The lush, wild landscapes of Norwegian painter Nikolai Astrup head to leafy Dulwich

By Richard Moss | 12 December 2015

Dulwich Picture Gallery lines up the first UK showing of paintings and prints by Nikolai Astrup (1880-1928)

a colourful woodcut of two figures picking flowers among trees
Nikolai Astrup, Foxgloves, 1927, Colour woodcut on paper© The Savings Bank Foundation DNB/The Astrup Collection/KODE Art Museums of Bergen. Photo © Anders Bergersen
From the distinctive Northern light and bitter lakes to the snow-capped peaks and vibrant meadows there is something sublime yet intensely vigorous about the beautiful landscape paintings and prints of Norwegian painter Nikolai Astrup.

Astrup seems to embody the myths and folklore of Norway and, along with Edvard Munch, he is today credited with expanding the artistic possibilities of woodcuts in the early twentieth century to capture the lush, wild landscapes and traditional way of life of his homelands in the west of the country.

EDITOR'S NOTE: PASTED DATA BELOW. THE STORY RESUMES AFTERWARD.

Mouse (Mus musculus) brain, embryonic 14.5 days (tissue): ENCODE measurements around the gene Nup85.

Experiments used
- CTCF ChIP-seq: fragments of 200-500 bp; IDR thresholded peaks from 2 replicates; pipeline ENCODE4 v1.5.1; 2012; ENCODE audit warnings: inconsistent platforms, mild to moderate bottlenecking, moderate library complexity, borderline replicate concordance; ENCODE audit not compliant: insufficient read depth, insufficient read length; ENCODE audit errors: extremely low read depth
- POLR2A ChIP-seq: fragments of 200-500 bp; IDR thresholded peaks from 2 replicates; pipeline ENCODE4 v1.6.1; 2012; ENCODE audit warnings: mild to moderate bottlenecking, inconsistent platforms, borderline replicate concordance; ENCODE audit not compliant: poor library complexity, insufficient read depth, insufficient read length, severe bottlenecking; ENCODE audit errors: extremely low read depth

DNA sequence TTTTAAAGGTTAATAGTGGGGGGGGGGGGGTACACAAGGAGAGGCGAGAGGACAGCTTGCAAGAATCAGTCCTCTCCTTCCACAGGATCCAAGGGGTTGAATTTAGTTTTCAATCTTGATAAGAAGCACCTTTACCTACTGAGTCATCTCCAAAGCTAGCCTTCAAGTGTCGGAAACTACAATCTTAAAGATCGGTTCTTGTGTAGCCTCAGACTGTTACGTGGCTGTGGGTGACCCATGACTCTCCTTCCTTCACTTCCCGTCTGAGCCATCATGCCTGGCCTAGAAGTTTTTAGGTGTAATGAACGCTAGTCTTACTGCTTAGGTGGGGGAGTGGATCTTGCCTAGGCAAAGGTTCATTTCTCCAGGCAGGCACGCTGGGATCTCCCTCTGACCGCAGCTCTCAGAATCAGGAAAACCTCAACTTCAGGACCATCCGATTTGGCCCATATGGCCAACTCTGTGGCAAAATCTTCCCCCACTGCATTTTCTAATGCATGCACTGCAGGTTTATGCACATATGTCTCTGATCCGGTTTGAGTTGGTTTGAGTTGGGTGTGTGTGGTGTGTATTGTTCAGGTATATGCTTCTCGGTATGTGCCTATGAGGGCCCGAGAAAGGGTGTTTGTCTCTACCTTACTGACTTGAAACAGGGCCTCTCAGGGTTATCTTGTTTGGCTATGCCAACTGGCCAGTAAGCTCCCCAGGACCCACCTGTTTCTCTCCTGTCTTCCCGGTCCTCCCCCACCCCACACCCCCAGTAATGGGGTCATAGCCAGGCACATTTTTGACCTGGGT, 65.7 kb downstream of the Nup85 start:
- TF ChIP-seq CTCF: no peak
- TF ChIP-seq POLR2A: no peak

Printmaking was integral to Astrup’s artistic practice, to which he took a painterly approach, consciously blurring the boundaries between prints and paintings by adding texture and colour with a brush, sometimes all but overpainting his prints.

a painting of a small cluster of houses on a hillside with meadow flowers in the foreground and pink sky behind
Nikolai Astrup, A Clear Night in June, 1905-1907, Oil on canvas,© The Savings Bank Foundation DNB/The Astrup Collection/KODE Art Museums of Bergen. Photo © Dag Fosse/KODE
Rather like Stanley Spencer’s, Cookham, it was Astrup’s home at Sandalstrand (now known as ‘Astruptunet’) in the district of Jølster that became his muse and inspiration.

A magical place of potential transformation, today the series of artworks he painted there seem to fulfil his stated desire to create a ‘national style’ that was quintessentially Norwegian both in feeling and subject-matter. 

Astrup was trained in the painterly naturalist tradition by fellow Norwegians Harriet Backer (1845-1932) and Christian Krohg (1852-1925) in Oslo and Paris but it was during study tours in Europe that he identified the importance of the innocent, untutored eye in recording truth in nature.

Exposure to the naïve style of Henri ‘le Douanier’ Rousseau (1844–1910) and Maurice Denis (1870–1943) reinforced this conviction and encouraged him to return to his childhood home where he would create his own individual response to the landscape, shaped by the impressions and images remembered from his childhood years.

a painting of a group of people dancing on a hillside as a bonfire billows smoke